Judicial experts and animal specialists have said an upcoming festival that serves dog meat in Guangxi Zhuang autonomous region is illegal.
More than 40 specialists, including law professors, lawyers and animal rights activists, signed an agreement to shut down the festival on Friday, saying such a "tradition" will affect China's image overseas and should be banned.
The annual festival, slated for June 21 in Yulin, celebrates a local tradition of eating dog meat hotpot and lychees and drinking strong liquor on the summer solstice.
But the festival has been shrouded in controversy since it was exposed on the Internet early this month. Some lawyers and animal rights associations even came to the city to investigate.
Li Weimin, a lawyer from Weibo Law Firm, went to the city twice over the past two weeks and said he found that most of the dog meat that is to be served at the festival is from the black market.
"I was told there are four major workshops that produce dog meat in the city. I visited them and found all of them had no business licenses or certificates," Li said, adding he believed the meat made in such places was unhealthy.
The decision to eat the dog meat depends on the individual but trades related to dog meat are illegal according to current Chinese laws, Li said.
An Xiang, an animal rights lawyer in Beijing, said there are no dog farms or legal slaughter houses in China. The dogs for the festival are raised in households, abducted from the streets, or even poisoned, An said.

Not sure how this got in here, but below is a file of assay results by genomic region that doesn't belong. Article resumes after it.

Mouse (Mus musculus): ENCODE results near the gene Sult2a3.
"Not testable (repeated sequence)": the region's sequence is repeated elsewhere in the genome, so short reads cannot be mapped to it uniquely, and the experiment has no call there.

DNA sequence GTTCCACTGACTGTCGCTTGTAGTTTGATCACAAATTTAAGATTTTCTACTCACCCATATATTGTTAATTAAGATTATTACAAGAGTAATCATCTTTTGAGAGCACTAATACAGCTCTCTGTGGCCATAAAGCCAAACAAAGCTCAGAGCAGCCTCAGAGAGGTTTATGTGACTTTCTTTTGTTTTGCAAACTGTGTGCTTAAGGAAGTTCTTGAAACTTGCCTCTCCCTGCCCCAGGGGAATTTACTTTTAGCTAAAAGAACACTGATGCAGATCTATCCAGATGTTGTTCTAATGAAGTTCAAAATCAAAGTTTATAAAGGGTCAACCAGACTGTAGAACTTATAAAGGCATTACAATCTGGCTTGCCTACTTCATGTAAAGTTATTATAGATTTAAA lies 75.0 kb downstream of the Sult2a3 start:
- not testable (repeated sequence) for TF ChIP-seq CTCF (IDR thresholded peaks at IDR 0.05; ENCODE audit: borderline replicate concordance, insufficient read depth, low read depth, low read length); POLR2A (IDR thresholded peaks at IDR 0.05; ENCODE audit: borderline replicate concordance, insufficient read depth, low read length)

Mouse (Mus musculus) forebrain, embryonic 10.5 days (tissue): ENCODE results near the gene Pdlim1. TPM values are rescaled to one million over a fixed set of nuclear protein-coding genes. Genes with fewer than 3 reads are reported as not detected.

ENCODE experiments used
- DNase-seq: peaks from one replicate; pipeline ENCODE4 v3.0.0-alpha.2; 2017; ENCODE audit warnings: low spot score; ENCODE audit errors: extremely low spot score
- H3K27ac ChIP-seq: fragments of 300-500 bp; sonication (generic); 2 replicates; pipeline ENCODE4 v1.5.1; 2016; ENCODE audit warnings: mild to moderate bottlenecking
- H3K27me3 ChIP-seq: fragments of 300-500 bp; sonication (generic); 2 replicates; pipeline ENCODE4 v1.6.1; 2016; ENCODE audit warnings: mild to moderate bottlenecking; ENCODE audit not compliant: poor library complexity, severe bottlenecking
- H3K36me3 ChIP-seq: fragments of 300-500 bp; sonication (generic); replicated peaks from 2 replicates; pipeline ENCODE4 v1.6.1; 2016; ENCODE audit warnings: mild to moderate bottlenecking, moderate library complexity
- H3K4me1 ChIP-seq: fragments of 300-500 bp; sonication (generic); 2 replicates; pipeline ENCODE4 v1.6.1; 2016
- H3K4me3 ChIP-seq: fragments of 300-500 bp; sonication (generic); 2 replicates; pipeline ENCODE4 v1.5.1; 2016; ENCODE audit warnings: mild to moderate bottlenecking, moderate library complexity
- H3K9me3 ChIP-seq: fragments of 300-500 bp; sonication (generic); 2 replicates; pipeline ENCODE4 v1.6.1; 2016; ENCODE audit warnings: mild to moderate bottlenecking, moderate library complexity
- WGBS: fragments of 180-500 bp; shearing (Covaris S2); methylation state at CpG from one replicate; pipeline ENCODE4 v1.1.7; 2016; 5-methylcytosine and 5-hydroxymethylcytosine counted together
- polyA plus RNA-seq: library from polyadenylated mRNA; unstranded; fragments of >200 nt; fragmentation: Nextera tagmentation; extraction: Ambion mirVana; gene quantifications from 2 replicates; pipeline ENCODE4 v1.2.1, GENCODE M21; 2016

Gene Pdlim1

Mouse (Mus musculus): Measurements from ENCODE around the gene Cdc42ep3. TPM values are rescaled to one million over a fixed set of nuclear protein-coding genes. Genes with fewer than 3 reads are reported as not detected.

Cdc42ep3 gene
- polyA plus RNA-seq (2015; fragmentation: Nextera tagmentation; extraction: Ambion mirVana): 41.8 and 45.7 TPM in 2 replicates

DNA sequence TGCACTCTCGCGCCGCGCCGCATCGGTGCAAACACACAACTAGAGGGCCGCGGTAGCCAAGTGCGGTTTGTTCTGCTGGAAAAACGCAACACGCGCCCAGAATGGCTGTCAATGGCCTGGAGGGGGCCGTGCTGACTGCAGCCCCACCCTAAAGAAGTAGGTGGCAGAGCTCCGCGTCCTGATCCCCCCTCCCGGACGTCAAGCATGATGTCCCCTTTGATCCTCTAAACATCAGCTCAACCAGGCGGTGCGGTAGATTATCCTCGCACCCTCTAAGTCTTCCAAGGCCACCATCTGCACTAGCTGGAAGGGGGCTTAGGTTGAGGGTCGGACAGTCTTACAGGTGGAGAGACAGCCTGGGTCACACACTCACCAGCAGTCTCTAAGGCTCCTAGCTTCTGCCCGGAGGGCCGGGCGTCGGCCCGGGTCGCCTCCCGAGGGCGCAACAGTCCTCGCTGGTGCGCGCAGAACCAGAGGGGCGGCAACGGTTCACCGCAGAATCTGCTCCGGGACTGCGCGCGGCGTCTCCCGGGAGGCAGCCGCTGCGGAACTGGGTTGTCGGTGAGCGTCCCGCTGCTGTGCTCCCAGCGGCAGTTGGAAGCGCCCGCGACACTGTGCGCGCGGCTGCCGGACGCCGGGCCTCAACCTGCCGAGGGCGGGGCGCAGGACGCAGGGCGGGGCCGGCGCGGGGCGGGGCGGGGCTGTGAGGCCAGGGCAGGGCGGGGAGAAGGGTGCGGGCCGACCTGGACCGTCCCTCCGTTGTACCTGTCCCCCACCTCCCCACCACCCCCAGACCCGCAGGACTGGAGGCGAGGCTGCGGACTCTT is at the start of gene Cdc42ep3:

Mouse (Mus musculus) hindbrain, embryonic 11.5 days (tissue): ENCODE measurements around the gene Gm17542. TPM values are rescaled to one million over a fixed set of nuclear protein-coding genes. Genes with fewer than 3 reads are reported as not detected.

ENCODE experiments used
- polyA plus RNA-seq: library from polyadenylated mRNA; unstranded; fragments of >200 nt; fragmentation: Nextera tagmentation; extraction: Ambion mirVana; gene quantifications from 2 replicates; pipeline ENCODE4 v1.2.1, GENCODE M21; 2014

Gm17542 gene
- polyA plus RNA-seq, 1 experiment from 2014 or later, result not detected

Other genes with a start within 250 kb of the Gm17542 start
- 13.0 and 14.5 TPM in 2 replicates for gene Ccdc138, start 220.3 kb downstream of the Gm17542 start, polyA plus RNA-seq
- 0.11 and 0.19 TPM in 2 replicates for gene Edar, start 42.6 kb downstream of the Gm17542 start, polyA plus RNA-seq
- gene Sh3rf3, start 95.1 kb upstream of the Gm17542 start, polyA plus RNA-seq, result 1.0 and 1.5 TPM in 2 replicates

"We can clearly see rules on raising animals like pigs and producing their meat in the laws, but we haven't seen any on dogs," he said.
The Ministry of Agriculture issued a quarantine regulation on dogs and cats last year, requiring laboratory quarantine for the animals before they are transported.
"But it's rare to see such quarantine places in our country, and similar rules are still not enough," he added.
Each dog can be bought for 9 yuan (S$1.80) and sold for at least 25 yuan, An said, adding that those who steal the dogs via motorbikes and vans make the biggest profits.
"Some of the animal thieves broke Criminal Law using weapons to threaten residents to hand over their dogs," Li added.
The Yulin government said it would show a quarantine certificate, but they haven't shown it yet, Zang Yun, an animal rights expert, said.
Instead, the government has put a logo for the festival on the city's streets, Zang said, adding the authority might realise advertising the festival in such a way is not sensible.
However, Cao Mingde, a law professor from China University of Political Science and Law, said he was pessimistic about restricting residents from eating dog meat and that he doubted an animal protection law could be established within three years.